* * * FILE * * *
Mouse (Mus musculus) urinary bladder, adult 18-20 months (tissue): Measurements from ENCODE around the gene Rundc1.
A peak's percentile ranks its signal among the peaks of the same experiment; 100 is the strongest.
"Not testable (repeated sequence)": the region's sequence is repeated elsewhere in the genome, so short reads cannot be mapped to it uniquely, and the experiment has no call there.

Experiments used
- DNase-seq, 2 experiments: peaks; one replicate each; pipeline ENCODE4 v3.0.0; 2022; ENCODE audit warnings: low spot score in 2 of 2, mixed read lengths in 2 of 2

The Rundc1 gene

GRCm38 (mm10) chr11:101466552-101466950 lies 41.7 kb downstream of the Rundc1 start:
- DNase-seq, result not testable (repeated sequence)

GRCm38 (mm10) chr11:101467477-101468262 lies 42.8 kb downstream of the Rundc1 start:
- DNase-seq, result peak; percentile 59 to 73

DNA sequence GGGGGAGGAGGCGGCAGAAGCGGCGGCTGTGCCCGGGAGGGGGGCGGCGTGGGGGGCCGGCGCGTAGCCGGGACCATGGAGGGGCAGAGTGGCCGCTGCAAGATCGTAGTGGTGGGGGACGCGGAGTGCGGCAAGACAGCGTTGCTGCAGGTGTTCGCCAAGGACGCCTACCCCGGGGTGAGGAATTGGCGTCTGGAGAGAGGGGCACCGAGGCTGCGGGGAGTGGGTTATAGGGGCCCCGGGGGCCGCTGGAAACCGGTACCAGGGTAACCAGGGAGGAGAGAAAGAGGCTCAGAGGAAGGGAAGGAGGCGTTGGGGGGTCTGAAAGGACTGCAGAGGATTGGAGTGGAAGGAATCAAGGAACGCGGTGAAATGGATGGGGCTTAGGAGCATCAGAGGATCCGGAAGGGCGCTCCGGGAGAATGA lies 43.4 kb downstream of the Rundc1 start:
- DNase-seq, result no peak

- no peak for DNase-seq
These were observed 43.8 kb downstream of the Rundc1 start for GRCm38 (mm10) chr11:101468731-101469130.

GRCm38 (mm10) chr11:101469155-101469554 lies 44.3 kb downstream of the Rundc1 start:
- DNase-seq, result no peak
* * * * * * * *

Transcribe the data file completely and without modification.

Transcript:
Mouse (Mus musculus) urinary bladder, adult 18-20 months (tissue): Measurements from ENCODE around the gene Rundc1.
A peak's percentile ranks its signal among the peaks of the same experiment; 100 is the strongest.
"Not testable (repeated sequence)": the region's sequence is repeated elsewhere in the genome, so short reads cannot be mapped to it uniquely, and the experiment has no call there.

Experiments used
- DNase-seq, 2 experiments: peaks; one replicate each; pipeline ENCODE4 v3.0.0; 2022; ENCODE audit warnings: low spot score in 2 of 2, mixed read lengths in 2 of 2

The Rundc1 gene

GRCm38 (mm10) chr11:101466552-101466950 lies 41.7 kb downstream of the Rundc1 start:
- DNase-seq, result not testable (repeated sequence)

GRCm38 (mm10) chr11:101467477-101468262 lies 42.8 kb downstream of the Rundc1 start:
- DNase-seq, result peak; percentile 59 to 73

DNA sequence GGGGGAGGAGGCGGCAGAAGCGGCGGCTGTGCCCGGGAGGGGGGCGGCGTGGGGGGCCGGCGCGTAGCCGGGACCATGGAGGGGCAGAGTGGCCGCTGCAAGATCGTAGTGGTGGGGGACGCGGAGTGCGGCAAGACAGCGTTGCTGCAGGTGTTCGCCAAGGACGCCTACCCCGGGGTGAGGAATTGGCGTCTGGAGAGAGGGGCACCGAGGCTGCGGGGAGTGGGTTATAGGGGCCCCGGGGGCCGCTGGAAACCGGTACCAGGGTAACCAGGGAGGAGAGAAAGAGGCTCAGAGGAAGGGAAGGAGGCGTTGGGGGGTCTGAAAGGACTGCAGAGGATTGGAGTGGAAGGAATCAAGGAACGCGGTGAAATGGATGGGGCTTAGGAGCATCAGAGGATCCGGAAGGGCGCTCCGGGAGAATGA lies 43.4 kb downstream of the Rundc1 start:
- DNase-seq, result no peak

- no peak for DNase-seq
These were observed 43.8 kb downstream of the Rundc1 start for GRCm38 (mm10) chr11:101468731-101469130.

GRCm38 (mm10) chr11:101469155-101469554 lies 44.3 kb downstream of the Rundc1 start:
- DNase-seq, result no peak